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Map quest

Photo: Jaime Stoltenberg

In stories, maps lead to treasure. But in Jaime Stoltenberg's world, maps are the treasure. Stoltenberg has overseen a major transformation since taking over the Robinson Map Library in Science Hall. The "old-school" library she stepped into 10 years ago has vaulted into the digital age under her leadership — all in the name of serving students and faculty in teaching and research on campus.

Top Stories

Regents freeze tuition for all UW students

Graphic: UW System Logo

The UW Board of Regents unanimously voted Thursday to freeze resident undergraduate tuition in accordance with the state’s biennial budget, and extended the freeze to include graduate and nonresident tuition. Related: GE CEO urges innovation on campus.

Aldo Leopold Residence Hall emphasizes sustainability

Photo: Aldo Leopold

The legacy of Aldo Leopold, a former UW professor considered the father of wildlife management, is being honored with the naming of a new residence hall built with an emphasis on sustainability and conservation. The building will house 172 students starting this fall.

SatCam lets phone users fill in weather satellite gaps

Photo: man holding smartphone

SatCam is a new app developed at UW-Madison to make observations of cloud conditions for comparison with images collected by weather satellites. Any iPhone user can now help sharpen the “cloud mask” applied to data collected from three satellites. Download the app for iOS devices.

Third Thursdays – Pyle Center

Join us this Thursday for complimentary appetizers, a cash bar, and live music by local artists Anthony and Leslie Cao on the Pyle Center’s lakeside rooftop terrace.

Around Campus

Pharmacists aid in making Ramadan’s fast safe

Nearly a quarter of the world's population is celebrating Ramadan this month. For those with chronic illnesses or prescriptions with meal-based schedules, long stretches without eating or drinking can be dangerous. But it doesn't have to be that way, according to Mohamed Amin, a School of Pharmacy graduate student.  

Hackathon summer course links science, humanities

Photo: attendees at Humanities Hackathon summer course

A growing number of humanities researchers on campus are introducing computational approaches to their work. Unlike other universities with formal departments, certificate programs or endowments for digital humanities scholarship, UW–Madison has the grassroots Humanities Hackathon.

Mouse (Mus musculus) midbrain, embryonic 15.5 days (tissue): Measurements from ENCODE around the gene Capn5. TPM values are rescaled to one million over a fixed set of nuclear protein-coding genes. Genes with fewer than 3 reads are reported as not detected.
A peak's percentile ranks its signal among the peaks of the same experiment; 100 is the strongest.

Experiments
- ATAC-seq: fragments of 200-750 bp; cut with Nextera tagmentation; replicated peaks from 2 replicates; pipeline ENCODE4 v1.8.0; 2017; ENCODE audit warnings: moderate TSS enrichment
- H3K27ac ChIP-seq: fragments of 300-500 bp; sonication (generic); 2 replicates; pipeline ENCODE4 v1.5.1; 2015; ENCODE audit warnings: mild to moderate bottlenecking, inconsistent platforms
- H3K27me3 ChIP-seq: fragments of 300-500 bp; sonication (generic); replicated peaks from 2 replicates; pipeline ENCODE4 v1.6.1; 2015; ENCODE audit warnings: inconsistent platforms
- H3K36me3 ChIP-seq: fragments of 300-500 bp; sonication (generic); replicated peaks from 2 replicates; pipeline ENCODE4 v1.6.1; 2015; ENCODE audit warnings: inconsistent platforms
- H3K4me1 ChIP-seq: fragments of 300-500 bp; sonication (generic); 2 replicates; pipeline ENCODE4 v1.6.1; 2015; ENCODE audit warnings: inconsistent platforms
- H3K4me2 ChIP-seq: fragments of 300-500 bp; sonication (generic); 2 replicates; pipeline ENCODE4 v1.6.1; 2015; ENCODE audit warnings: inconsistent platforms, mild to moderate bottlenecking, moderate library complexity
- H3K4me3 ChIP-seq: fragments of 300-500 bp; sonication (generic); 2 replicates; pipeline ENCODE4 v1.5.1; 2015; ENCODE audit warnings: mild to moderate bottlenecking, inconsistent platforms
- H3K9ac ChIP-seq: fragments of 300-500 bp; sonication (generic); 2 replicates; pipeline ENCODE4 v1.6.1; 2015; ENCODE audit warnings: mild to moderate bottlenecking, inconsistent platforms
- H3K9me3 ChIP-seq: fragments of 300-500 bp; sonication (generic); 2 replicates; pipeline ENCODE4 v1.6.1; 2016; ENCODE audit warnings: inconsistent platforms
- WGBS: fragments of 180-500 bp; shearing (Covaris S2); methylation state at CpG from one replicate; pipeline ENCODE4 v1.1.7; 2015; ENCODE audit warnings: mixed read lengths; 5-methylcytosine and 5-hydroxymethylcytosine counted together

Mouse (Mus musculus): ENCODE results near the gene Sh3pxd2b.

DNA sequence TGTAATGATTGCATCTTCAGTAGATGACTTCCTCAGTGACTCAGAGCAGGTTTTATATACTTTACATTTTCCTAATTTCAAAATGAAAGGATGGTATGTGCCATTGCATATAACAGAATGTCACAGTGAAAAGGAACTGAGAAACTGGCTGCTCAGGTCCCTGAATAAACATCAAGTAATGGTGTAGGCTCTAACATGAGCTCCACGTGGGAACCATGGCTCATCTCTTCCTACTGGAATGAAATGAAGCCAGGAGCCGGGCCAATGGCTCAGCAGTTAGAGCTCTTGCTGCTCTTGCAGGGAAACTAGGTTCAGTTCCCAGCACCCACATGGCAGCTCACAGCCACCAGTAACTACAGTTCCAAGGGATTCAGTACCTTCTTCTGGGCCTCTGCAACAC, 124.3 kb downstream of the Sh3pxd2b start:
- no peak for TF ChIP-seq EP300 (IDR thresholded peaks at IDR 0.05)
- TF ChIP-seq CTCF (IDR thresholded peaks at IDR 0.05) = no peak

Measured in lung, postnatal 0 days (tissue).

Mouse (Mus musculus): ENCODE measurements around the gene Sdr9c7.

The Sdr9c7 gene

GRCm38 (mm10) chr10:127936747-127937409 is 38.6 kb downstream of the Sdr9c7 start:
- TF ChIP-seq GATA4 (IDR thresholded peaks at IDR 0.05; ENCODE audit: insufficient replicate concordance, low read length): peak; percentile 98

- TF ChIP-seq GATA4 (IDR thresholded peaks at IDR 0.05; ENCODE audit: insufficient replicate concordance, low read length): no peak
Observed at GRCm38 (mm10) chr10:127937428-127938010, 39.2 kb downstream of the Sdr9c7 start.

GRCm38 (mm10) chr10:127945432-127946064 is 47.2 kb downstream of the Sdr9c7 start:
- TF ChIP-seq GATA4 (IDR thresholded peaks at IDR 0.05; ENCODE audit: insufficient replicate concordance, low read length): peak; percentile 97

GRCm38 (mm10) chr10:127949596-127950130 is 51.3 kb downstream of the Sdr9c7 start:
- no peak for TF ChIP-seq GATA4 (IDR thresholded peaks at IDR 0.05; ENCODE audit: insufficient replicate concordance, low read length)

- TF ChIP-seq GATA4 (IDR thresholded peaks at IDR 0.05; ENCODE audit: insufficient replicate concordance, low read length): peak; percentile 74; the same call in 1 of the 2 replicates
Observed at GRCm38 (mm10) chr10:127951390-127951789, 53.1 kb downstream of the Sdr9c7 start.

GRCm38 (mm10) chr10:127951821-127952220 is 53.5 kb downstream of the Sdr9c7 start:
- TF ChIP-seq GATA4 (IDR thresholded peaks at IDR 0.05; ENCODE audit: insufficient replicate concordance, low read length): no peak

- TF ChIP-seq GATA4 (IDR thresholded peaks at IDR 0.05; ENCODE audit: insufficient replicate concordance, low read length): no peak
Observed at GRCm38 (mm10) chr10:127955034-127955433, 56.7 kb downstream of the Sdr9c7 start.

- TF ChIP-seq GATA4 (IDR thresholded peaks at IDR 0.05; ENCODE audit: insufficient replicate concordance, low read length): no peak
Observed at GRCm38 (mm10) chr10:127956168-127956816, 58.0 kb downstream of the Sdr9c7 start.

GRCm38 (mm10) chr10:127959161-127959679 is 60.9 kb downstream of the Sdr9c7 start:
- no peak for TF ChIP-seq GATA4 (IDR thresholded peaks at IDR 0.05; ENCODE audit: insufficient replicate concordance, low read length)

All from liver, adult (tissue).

CALS research works to protect our pollinators

Photo: bee pollinating flower

Bees, so crucial to our food supply, are dying off at alarming rates. CALS researchers are taking a close look at everything from the microbes in their hives to the landscapes they live in to identify in what conditions bees thrive, Grow Magazine reports.

Inside Info

Dogs are a man’s — and woman’s — best friend

Photo: dog on leash

If you want a friend in Washington, D.C., said President Harry Truman, get a dog. Turns out the same advice holds — as long as you walk the dog — if you want to maintain your physical function and stay active as you grow older, says School of Nursing professor Kimberlee Gretebeck.      

Buzz

Remembering the dawn of campus email

Photo: students checking email

Travel back with us now into the shadows of ancient history, to the year A.D. 1993. That fall, the UW took a great leap forward in terms of communication when, for the first time, the university offered all students email accounts. On Wisconsin Magazine remembers.  

Milestones

Tai fellowship, WARF ranking, Odyssey grants

Photo: Stephanie Tai

Stephanie Tai (left) of the Law School, a regular lecturer on food safety and environmental law issues, is selected as a U.S. Supreme Court fellow. WARF has been ranked fourth for university biotechnology patents issued in the U.S. and Europe from 2008 to 2012. And two new grants for the Odyssey Program.

In the Media

Powless finds training sanctuary at turf center

John Powless, the world’s top-ranked 80-year-old tennis player, needed to find a surface that resembled the All England Lawn Tennis Club. The solution? A custom grass court at the O.J. Noer Turfgrass Research and Education Facility, reports the Wisconsin State Journal. (Registration may be required.)  

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